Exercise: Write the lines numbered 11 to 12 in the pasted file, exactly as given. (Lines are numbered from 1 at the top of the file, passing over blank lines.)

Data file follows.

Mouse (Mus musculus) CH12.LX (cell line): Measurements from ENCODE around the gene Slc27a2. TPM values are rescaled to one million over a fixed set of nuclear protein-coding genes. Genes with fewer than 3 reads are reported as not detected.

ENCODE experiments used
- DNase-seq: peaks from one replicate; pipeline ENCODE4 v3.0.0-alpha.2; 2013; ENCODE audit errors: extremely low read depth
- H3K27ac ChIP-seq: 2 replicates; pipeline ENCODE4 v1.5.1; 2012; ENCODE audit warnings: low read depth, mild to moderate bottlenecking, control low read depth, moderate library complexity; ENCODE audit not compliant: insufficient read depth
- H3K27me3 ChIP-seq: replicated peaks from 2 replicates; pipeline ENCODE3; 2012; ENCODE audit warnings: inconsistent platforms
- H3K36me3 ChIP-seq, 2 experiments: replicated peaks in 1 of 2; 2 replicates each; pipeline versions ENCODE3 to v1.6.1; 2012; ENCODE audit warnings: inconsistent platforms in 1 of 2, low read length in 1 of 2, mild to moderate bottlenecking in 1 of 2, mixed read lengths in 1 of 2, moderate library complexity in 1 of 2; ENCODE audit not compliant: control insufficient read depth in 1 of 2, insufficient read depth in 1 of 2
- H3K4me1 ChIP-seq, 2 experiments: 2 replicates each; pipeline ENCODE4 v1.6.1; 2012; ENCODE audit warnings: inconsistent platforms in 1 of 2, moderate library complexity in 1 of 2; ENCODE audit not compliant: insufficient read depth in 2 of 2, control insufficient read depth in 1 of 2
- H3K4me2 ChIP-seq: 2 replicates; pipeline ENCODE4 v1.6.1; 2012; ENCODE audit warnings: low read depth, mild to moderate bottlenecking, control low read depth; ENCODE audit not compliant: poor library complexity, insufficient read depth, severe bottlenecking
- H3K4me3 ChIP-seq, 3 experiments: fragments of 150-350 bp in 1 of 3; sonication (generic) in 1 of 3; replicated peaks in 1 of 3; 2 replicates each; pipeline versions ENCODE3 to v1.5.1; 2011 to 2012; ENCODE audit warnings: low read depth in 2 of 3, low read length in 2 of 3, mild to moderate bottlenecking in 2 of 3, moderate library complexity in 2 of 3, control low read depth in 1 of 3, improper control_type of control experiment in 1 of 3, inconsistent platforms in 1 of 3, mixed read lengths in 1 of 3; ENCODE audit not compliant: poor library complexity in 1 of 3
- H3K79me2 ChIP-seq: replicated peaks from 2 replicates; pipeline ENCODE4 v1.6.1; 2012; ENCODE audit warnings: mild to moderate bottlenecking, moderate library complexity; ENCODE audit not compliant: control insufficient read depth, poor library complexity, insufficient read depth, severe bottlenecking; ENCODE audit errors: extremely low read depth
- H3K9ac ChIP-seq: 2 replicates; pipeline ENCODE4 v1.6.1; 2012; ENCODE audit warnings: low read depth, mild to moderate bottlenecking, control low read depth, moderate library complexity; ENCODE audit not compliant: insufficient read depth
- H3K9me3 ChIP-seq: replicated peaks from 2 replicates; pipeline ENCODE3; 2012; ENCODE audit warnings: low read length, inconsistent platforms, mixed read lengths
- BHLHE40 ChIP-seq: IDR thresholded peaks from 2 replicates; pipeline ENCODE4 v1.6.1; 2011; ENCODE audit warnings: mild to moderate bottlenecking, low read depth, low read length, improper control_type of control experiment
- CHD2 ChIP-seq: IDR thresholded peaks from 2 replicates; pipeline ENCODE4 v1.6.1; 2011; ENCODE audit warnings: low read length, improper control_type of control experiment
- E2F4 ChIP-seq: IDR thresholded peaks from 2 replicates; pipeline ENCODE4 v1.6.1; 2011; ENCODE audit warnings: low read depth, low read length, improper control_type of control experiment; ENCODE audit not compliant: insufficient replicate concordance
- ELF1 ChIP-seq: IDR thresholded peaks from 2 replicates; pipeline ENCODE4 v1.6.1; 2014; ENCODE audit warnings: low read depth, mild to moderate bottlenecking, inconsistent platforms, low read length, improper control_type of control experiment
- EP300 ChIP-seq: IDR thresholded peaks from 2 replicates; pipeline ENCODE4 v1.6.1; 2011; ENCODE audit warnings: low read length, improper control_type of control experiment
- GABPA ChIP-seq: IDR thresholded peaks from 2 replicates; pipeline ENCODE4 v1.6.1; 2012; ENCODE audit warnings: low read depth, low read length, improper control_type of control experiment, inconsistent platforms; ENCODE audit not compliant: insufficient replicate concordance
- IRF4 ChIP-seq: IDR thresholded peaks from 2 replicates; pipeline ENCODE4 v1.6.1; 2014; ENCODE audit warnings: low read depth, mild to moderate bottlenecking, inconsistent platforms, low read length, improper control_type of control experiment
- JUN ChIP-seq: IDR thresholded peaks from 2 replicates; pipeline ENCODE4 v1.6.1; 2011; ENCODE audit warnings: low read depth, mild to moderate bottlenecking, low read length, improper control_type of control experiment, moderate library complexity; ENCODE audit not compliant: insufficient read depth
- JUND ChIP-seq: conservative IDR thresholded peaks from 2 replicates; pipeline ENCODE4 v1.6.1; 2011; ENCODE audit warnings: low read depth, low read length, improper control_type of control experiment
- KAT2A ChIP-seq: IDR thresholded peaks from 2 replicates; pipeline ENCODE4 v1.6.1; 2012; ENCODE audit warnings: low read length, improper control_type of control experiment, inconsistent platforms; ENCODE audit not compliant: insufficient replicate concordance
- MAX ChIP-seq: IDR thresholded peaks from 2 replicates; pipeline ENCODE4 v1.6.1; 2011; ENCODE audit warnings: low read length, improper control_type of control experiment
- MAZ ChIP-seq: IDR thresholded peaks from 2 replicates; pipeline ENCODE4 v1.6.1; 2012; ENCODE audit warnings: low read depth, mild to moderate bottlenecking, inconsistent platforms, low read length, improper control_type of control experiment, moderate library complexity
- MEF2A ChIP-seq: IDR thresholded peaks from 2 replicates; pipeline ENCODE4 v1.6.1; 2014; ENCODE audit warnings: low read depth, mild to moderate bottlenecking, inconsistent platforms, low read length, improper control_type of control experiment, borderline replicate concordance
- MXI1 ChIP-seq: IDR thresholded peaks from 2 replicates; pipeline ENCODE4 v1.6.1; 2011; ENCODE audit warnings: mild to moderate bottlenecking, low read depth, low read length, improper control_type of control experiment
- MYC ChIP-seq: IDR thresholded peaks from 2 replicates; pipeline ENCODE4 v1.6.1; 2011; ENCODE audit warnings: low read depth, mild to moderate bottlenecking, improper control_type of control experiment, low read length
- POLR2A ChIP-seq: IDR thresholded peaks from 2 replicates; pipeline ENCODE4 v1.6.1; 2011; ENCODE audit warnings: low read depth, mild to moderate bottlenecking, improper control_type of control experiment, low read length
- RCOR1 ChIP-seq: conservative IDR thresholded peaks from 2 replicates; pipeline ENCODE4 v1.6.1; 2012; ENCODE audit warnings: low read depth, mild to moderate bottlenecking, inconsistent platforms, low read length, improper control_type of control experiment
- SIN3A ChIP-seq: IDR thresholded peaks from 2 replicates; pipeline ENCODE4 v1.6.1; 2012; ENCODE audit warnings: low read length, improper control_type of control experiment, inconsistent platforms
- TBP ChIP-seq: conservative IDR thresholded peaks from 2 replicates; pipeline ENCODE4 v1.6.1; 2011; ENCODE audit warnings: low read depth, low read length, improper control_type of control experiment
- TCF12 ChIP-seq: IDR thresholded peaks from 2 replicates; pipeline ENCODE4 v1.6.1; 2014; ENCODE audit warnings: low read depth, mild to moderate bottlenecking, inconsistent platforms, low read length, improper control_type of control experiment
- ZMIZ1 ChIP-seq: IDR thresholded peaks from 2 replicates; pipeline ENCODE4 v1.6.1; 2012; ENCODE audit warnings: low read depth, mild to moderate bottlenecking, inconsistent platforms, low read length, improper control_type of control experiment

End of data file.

- H3K9ac ChIP-seq: 2 replicates; pipeline ENCODE4 v1.6.1; 2012; ENCODE audit warnings: low read depth, mild to moderate bottlenecking, control low read depth, moderate library complexity; ENCODE audit not compliant: insufficient read depth
- H3K9me3 ChIP-seq: replicated peaks from 2 replicates; pipeline ENCODE3; 2012; ENCODE audit warnings: low read length, inconsistent platforms, mixed read lengths